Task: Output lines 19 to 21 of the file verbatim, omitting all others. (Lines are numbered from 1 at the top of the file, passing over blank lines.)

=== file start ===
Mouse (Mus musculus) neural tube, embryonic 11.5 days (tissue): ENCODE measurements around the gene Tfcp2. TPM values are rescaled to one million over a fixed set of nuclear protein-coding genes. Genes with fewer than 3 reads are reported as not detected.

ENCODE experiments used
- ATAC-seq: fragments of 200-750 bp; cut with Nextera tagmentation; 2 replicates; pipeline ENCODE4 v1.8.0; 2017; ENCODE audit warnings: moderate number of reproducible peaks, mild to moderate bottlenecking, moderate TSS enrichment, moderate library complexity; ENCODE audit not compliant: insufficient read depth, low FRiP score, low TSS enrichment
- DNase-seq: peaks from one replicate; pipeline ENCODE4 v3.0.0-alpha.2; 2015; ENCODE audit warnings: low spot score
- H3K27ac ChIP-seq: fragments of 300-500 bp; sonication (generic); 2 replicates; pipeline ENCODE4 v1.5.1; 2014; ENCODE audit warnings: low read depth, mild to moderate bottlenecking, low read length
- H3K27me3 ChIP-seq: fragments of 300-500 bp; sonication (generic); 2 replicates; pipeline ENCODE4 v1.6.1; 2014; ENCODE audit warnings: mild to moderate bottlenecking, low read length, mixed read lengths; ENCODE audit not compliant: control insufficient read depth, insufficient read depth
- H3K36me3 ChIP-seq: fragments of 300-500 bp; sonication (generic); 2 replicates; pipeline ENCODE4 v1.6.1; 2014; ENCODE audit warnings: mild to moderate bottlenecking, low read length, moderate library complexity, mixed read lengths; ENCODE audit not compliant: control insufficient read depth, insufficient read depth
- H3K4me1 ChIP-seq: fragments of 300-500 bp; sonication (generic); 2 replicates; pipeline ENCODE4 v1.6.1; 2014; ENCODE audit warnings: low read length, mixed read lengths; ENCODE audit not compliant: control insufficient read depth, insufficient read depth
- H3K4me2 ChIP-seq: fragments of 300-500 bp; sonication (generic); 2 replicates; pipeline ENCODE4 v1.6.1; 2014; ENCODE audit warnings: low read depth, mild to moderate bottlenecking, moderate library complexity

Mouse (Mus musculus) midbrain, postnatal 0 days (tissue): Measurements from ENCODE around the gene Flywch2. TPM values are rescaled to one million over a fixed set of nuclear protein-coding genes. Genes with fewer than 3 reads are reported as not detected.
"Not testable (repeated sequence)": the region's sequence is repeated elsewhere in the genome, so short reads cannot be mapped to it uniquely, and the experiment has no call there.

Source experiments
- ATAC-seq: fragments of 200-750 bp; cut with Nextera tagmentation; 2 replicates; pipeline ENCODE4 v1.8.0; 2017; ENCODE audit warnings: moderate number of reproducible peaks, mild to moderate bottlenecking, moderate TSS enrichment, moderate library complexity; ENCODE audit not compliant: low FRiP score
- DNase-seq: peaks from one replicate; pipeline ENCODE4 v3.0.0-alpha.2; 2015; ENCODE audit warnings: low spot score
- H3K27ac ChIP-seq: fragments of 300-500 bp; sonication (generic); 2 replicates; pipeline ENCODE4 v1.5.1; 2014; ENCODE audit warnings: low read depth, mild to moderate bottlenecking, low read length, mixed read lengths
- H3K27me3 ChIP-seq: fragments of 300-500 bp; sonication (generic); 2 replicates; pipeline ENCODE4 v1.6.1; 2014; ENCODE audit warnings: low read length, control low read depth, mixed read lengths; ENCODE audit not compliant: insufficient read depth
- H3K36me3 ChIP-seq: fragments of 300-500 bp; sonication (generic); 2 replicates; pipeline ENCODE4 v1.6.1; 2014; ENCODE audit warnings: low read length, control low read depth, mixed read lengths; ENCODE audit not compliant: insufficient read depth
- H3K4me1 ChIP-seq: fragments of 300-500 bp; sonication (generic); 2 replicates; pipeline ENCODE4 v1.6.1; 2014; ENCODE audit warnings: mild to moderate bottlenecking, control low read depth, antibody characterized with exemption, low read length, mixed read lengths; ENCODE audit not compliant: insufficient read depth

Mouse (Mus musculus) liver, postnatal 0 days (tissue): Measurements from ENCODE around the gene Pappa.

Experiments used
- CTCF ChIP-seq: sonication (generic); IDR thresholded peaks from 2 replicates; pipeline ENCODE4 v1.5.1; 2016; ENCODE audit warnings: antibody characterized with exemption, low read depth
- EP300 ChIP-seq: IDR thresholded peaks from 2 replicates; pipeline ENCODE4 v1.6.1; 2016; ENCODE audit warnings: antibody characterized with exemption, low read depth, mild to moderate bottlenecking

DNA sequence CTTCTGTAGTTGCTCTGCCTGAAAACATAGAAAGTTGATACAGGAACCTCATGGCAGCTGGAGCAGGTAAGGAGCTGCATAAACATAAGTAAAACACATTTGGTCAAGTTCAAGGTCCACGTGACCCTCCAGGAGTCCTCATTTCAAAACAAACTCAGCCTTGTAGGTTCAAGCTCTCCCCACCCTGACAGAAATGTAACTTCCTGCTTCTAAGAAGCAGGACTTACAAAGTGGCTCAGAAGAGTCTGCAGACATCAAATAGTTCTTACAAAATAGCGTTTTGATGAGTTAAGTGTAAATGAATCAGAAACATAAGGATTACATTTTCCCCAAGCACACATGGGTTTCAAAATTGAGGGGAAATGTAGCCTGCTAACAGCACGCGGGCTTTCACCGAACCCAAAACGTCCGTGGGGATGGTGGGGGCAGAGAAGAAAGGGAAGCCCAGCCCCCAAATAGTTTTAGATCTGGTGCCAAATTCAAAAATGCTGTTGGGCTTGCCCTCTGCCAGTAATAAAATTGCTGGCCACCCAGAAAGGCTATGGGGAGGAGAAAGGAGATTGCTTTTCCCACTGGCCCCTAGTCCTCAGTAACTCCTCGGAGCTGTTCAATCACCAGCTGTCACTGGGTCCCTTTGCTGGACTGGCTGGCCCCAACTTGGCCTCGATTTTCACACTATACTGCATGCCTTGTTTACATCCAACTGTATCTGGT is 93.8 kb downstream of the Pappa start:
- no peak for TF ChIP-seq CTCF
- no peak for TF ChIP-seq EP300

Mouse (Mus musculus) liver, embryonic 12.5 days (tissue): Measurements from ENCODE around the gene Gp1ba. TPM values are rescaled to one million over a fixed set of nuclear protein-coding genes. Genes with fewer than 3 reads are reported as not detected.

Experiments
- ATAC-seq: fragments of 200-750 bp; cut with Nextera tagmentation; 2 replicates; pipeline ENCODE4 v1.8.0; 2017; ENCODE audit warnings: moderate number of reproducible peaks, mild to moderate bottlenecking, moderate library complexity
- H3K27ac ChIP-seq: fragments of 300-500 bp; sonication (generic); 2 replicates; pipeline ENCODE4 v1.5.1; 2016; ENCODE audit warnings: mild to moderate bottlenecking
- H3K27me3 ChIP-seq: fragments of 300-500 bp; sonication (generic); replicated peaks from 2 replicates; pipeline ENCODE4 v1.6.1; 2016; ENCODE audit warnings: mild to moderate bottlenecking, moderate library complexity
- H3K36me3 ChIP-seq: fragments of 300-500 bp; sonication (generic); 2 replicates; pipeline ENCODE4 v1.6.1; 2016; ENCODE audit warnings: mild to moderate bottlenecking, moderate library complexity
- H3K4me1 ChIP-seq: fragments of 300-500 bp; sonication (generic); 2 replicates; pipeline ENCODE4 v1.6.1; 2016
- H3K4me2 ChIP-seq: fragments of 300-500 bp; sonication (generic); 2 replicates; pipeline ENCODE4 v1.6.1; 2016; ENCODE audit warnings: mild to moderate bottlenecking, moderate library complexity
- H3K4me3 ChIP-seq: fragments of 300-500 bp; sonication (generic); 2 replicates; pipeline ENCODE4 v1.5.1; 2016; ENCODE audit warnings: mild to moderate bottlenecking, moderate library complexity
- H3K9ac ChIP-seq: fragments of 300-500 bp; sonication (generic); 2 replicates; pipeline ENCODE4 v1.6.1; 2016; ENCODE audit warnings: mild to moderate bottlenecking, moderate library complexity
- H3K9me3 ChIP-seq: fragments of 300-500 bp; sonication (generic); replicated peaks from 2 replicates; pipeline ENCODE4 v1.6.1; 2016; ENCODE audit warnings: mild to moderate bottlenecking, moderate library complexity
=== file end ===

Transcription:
Mouse (Mus musculus) liver, postnatal 0 days (tissue): Measurements from ENCODE around the gene Pappa.

Experiments used
- CTCF ChIP-seq: sonication (generic); IDR thresholded peaks from 2 replicates; pipeline ENCODE4 v1.5.1; 2016; ENCODE audit warnings: antibody characterized with exemption, low read depth